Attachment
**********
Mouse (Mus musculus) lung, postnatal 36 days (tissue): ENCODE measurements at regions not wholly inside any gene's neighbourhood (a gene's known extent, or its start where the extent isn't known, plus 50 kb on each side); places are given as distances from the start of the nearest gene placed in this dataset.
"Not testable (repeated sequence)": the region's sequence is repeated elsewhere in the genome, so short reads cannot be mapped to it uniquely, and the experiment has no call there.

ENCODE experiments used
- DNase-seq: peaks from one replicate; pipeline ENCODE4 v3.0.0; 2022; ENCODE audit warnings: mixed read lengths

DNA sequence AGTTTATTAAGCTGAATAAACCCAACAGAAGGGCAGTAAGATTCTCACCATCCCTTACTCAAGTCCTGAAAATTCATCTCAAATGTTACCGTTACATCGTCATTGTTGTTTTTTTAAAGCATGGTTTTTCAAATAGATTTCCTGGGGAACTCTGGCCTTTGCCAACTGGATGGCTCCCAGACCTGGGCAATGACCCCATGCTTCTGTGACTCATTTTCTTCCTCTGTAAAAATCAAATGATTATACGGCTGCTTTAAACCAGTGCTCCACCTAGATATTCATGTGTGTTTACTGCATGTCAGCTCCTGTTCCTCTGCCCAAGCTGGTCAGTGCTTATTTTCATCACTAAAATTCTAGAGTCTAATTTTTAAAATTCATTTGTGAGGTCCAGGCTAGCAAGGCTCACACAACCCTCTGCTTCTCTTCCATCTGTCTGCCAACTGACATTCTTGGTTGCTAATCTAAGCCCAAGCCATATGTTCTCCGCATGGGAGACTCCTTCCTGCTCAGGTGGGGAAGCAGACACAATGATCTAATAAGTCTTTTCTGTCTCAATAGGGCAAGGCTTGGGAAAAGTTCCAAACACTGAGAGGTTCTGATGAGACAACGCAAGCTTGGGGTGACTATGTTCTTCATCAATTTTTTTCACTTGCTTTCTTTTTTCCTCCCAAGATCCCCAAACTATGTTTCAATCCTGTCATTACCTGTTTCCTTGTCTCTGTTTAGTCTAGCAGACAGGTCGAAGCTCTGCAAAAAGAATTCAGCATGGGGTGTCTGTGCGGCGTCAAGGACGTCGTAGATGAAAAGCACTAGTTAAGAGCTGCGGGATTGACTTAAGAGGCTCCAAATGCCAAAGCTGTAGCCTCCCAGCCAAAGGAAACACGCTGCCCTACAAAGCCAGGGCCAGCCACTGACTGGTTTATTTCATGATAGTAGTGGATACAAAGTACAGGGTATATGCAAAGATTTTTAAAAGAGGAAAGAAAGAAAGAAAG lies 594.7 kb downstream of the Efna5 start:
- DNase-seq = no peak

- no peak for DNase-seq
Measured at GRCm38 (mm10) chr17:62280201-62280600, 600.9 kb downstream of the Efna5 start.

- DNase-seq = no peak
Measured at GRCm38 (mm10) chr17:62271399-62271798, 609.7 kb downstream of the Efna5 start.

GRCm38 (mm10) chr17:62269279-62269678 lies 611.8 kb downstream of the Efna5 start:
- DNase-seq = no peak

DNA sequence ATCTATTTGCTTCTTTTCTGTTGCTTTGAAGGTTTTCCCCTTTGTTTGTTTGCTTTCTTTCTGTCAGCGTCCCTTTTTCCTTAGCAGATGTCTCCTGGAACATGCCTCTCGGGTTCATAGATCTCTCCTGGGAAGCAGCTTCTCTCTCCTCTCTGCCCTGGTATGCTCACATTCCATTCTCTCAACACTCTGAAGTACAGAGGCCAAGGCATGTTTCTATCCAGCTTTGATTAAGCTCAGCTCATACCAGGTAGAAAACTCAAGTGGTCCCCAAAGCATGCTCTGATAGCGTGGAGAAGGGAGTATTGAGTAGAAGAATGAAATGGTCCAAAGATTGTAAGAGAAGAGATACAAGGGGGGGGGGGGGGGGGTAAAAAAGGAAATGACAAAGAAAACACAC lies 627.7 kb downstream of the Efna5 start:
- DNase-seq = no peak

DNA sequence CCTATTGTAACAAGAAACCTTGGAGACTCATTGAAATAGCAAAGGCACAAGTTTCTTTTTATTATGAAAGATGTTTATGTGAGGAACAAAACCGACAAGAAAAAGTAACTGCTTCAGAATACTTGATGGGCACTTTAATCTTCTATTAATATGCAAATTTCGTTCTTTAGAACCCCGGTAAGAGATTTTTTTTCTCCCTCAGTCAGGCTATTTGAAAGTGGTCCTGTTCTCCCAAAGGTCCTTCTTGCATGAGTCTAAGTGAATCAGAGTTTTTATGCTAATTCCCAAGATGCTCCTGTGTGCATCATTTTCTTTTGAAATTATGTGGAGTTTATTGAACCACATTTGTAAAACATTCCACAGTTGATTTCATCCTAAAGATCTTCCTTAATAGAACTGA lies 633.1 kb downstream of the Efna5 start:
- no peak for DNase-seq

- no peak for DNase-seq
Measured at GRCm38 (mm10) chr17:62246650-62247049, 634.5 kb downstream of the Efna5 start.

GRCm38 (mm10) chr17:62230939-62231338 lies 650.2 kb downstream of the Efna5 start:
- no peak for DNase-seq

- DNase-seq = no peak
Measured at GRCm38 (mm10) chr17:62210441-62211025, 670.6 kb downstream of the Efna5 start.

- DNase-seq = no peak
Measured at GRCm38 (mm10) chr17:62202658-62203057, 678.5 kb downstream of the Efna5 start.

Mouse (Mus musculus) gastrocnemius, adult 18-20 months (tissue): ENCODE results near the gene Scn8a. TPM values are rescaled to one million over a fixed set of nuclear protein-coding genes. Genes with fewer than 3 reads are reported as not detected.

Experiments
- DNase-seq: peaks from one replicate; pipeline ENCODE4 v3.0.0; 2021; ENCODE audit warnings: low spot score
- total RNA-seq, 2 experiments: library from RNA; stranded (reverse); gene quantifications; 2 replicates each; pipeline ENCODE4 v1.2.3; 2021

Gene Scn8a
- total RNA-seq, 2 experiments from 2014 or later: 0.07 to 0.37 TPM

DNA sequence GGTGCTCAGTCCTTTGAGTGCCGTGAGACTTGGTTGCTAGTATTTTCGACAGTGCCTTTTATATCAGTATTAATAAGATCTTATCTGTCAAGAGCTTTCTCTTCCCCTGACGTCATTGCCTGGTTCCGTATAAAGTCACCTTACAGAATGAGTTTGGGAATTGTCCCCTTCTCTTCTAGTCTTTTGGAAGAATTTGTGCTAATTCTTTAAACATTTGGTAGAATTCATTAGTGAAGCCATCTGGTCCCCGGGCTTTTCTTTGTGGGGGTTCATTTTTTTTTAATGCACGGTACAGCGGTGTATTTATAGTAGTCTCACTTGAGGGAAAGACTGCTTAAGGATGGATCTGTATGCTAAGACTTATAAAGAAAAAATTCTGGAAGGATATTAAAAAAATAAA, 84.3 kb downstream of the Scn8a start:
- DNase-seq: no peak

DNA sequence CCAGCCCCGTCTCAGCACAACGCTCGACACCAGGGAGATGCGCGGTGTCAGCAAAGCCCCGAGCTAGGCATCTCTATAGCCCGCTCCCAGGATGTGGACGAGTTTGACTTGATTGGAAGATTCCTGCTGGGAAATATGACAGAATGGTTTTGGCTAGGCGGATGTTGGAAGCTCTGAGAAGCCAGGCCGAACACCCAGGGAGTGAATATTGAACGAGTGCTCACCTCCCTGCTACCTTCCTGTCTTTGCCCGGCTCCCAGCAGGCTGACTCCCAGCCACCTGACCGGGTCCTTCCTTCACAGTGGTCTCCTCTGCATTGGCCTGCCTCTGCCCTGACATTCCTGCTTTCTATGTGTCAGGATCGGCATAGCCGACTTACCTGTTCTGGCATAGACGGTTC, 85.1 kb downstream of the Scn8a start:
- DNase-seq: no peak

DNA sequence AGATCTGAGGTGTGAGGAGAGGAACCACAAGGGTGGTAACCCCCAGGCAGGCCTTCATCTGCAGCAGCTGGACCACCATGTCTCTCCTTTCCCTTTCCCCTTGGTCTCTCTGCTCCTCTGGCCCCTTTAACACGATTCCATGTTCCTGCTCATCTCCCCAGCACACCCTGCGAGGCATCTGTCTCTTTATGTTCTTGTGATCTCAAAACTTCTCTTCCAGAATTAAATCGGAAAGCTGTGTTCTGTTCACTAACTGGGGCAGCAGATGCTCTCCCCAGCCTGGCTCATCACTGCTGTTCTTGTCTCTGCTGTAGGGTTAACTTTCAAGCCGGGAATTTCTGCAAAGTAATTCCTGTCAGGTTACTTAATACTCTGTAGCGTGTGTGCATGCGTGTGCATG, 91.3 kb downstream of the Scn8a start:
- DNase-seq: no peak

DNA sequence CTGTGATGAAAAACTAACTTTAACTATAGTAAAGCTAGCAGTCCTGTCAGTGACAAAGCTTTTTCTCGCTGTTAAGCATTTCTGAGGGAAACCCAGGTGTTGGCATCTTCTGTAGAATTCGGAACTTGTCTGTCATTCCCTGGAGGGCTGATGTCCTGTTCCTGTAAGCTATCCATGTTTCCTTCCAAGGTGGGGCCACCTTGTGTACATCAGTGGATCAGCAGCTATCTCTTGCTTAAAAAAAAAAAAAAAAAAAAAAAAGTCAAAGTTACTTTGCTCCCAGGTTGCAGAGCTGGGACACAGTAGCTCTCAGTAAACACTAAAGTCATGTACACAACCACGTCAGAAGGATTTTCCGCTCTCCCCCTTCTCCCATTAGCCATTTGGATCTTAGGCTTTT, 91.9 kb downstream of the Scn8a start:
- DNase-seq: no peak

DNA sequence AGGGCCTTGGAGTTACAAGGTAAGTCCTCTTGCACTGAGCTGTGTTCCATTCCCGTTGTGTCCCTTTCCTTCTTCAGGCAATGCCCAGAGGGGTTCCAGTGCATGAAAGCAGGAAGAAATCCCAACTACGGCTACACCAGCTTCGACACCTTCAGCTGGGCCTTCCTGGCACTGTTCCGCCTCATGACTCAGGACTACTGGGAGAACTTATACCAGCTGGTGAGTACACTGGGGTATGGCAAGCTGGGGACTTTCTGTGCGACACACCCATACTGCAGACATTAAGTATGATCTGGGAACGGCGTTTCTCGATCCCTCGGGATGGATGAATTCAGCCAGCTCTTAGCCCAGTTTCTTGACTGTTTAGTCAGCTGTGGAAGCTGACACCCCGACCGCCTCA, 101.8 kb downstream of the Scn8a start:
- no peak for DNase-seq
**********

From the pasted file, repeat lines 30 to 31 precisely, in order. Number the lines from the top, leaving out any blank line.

- total RNA-seq, 2 experiments from 2014 or later: 0.07 to 0.37 TPM

DNA sequence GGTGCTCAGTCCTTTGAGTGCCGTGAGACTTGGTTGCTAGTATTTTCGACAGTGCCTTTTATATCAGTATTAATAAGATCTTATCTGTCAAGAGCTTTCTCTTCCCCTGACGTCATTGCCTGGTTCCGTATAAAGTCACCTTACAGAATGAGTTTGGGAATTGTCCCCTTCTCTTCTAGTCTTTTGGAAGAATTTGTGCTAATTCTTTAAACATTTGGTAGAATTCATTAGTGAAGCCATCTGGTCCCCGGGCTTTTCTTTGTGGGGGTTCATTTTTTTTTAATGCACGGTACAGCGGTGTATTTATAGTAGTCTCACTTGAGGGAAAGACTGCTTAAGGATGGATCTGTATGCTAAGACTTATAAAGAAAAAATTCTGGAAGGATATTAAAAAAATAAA, 84.3 kb downstream of the Scn8a start: